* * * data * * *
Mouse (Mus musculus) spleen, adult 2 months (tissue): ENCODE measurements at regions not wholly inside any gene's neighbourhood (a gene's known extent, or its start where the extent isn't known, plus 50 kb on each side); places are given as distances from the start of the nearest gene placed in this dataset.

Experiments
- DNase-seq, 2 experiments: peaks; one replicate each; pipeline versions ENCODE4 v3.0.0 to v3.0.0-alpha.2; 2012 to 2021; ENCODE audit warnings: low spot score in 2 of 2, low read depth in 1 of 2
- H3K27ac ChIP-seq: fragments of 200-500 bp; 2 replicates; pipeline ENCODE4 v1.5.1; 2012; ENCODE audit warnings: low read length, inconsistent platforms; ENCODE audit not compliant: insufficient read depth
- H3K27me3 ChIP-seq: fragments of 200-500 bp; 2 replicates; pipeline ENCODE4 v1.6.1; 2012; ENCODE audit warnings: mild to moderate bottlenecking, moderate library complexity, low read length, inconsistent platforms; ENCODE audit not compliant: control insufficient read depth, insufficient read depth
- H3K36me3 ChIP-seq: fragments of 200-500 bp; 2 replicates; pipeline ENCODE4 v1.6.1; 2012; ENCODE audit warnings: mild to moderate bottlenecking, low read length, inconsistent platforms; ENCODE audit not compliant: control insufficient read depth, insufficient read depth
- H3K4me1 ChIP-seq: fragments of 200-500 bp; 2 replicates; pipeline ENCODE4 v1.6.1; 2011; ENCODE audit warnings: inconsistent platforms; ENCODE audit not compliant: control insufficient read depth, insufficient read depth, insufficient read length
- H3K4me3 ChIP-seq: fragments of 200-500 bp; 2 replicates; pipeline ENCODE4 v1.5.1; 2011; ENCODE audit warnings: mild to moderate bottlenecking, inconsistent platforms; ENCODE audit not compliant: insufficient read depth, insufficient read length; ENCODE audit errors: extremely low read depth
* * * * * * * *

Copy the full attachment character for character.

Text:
Mouse (Mus musculus) spleen, adult 2 months (tissue): ENCODE measurements at regions not wholly inside any gene's neighbourhood (a gene's known extent, or its start where the extent isn't known, plus 50 kb on each side); places are given as distances from the start of the nearest gene placed in this dataset.

Experiments
- DNase-seq, 2 experiments: peaks; one replicate each; pipeline versions ENCODE4 v3.0.0 to v3.0.0-alpha.2; 2012 to 2021; ENCODE audit warnings: low spot score in 2 of 2, low read depth in 1 of 2
- H3K27ac ChIP-seq: fragments of 200-500 bp; 2 replicates; pipeline ENCODE4 v1.5.1; 2012; ENCODE audit warnings: low read length, inconsistent platforms; ENCODE audit not compliant: insufficient read depth
- H3K27me3 ChIP-seq: fragments of 200-500 bp; 2 replicates; pipeline ENCODE4 v1.6.1; 2012; ENCODE audit warnings: mild to moderate bottlenecking, moderate library complexity, low read length, inconsistent platforms; ENCODE audit not compliant: control insufficient read depth, insufficient read depth
- H3K36me3 ChIP-seq: fragments of 200-500 bp; 2 replicates; pipeline ENCODE4 v1.6.1; 2012; ENCODE audit warnings: mild to moderate bottlenecking, low read length, inconsistent platforms; ENCODE audit not compliant: control insufficient read depth, insufficient read depth
- H3K4me1 ChIP-seq: fragments of 200-500 bp; 2 replicates; pipeline ENCODE4 v1.6.1; 2011; ENCODE audit warnings: inconsistent platforms; ENCODE audit not compliant: control insufficient read depth, insufficient read depth, insufficient read length
- H3K4me3 ChIP-seq: fragments of 200-500 bp; 2 replicates; pipeline ENCODE4 v1.5.1; 2011; ENCODE audit warnings: mild to moderate bottlenecking, inconsistent platforms; ENCODE audit not compliant: insufficient read depth, insufficient read length; ENCODE audit errors: extremely low read depth